Dick's Sporting to stop selling hunting rifles in 125 stores

(Reuters) - Dick’s Sporting Goods Inc said on Tuesday it would stop selling hunting rifles and ammunition at 125 stores and forecast 2019 profit below analysts’ expectations, sending its shares down 10 percent.

FILE PHOTO - A general view of Dick's Sporting Goods store in Stroudsburg, Pennsylvania, U.S., February 28, 2018. REUTERS/Eduardo Munoz

The company also said it would replace Reebok merchandise on its shelves with its new in-house private label apparel brand, pressuring shares of Nike Inc and Under Armour Inc, which count Dick’s as a major retail partner.

“We think that it (company’s private label) will do more business there than we did with Reebok,” Chief Executive Officer Edward Stack said on a post earnings call with analysts.

Sales at Dick’s Sporting have been pressured in the last year after it tightened its gun sales policy, banning sales of assault-style rifles and high-capacity magazines to people under 21 after a high school shooting in Parkland, Florida in February 2018.

The company replaced hunting equipment in 10 stores where it had underperformed with “more compelling” products late in the third quarter and said those stores had positive comparable sales in the following three months. The company did not disclose what products it deemed “more compelling.”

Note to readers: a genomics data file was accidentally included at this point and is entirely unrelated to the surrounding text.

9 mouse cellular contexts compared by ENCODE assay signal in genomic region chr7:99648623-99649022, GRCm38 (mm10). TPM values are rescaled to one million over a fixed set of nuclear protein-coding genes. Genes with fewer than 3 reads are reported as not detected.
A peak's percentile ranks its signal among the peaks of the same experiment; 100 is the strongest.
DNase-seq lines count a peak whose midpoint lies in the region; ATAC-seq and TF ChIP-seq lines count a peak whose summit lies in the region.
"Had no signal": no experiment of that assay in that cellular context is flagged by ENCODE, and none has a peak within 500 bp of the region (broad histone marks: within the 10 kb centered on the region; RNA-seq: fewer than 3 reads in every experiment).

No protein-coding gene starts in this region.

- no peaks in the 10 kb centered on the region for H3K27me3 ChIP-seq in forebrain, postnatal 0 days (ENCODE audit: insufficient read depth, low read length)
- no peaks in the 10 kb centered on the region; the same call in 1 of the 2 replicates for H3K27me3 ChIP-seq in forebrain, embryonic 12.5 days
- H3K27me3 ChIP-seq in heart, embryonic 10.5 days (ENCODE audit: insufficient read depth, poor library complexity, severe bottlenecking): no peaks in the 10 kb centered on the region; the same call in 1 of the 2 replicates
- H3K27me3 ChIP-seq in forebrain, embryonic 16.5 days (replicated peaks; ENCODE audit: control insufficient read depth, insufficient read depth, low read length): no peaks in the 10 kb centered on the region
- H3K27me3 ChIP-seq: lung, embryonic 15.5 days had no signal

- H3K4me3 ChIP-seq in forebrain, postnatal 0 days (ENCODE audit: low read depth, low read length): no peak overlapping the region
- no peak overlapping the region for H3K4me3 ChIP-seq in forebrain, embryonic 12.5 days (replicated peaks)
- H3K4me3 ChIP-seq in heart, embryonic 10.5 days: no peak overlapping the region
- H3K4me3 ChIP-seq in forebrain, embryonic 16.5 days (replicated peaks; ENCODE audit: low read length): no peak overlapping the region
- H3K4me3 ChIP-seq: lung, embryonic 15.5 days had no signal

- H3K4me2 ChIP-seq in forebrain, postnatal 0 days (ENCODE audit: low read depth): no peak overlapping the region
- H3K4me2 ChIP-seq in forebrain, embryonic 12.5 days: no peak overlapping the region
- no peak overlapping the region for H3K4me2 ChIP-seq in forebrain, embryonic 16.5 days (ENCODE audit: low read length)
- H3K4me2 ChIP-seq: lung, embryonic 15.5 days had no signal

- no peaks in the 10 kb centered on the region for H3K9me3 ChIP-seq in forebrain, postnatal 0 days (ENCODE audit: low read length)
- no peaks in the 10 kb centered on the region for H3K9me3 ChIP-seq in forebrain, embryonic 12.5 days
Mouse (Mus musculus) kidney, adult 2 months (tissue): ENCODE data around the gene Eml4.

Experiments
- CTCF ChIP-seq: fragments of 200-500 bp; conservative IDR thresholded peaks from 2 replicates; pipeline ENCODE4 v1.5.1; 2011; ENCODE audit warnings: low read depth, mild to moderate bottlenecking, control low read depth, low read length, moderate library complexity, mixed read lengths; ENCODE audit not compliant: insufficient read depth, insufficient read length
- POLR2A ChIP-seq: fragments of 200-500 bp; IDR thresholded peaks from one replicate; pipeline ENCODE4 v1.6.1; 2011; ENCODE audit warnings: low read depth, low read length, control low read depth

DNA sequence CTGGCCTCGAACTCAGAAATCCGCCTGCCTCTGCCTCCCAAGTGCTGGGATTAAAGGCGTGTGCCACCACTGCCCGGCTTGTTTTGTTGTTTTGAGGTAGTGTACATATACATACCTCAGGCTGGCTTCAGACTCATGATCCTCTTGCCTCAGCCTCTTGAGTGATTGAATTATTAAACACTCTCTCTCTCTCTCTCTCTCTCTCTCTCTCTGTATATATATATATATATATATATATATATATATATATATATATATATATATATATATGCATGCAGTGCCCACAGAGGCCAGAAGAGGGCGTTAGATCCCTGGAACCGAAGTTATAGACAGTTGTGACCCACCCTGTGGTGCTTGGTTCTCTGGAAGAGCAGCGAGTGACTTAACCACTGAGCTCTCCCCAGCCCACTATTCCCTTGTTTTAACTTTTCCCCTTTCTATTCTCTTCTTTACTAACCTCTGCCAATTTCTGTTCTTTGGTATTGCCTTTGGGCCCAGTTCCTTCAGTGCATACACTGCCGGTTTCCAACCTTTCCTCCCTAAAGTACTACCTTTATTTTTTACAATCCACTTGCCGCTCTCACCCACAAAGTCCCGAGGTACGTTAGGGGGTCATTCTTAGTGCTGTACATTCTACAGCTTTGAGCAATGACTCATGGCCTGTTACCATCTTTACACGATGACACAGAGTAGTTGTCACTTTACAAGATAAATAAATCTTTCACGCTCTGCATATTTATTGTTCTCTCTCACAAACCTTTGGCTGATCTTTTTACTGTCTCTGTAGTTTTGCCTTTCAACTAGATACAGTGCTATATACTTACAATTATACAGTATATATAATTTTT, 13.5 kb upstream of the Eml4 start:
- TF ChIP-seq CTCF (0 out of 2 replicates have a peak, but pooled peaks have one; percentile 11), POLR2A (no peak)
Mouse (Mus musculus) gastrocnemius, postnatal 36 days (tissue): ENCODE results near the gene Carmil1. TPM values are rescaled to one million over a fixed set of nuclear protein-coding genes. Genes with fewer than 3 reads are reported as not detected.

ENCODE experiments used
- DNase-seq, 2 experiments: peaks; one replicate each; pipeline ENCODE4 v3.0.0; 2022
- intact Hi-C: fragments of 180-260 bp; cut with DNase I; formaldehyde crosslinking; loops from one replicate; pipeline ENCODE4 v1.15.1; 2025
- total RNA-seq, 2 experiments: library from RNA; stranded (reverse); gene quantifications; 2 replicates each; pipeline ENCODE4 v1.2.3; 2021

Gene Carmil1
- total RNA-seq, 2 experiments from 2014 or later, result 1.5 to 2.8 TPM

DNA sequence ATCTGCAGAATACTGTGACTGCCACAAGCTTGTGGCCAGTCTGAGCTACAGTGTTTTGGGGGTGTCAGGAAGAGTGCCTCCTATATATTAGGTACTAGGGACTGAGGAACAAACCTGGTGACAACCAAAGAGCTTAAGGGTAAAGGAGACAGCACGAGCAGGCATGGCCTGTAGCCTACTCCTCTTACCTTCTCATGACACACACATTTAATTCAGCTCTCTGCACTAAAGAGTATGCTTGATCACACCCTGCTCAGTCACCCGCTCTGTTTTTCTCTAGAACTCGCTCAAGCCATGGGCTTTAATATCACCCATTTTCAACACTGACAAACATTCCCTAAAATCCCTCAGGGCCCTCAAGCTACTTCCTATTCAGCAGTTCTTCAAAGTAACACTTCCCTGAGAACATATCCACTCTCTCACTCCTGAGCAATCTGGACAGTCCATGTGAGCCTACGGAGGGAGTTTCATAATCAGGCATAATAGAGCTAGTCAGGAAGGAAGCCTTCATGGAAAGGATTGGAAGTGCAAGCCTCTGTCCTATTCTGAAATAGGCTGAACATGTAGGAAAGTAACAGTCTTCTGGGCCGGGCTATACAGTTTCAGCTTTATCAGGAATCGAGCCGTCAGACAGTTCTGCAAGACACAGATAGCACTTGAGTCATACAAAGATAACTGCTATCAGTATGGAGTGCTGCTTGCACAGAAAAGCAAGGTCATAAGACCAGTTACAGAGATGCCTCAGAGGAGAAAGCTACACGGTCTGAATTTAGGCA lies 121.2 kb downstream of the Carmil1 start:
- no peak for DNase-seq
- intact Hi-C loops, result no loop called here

The retailer will replace the underperforming hunting supplies category in another 125 stores in 2019 with more in-demand merchandise, Stack said.

The company reported a 3.7 percent fall in comparable sales in the fourth-quarter ended Feb. 2, hit by weakness in its hunting and electronics categories.

Dick’s Sporting Goods, which has 729 stores in the United States, will continue selling hunting equipment in stores where demand is strong.

For 2019, the company expects earnings in the range of $3.15 to $3.35, the mid-point of which comes below the average analysts’ estimate of $3.34, according to IBES data from Refinitiv.

(This story corrects to say Dick’s banned sales of assault-style rifles, not assault rifles, in paragraph 4)

Reporting by Uday Sampath in Bengaluru; Editing by Sweta Singh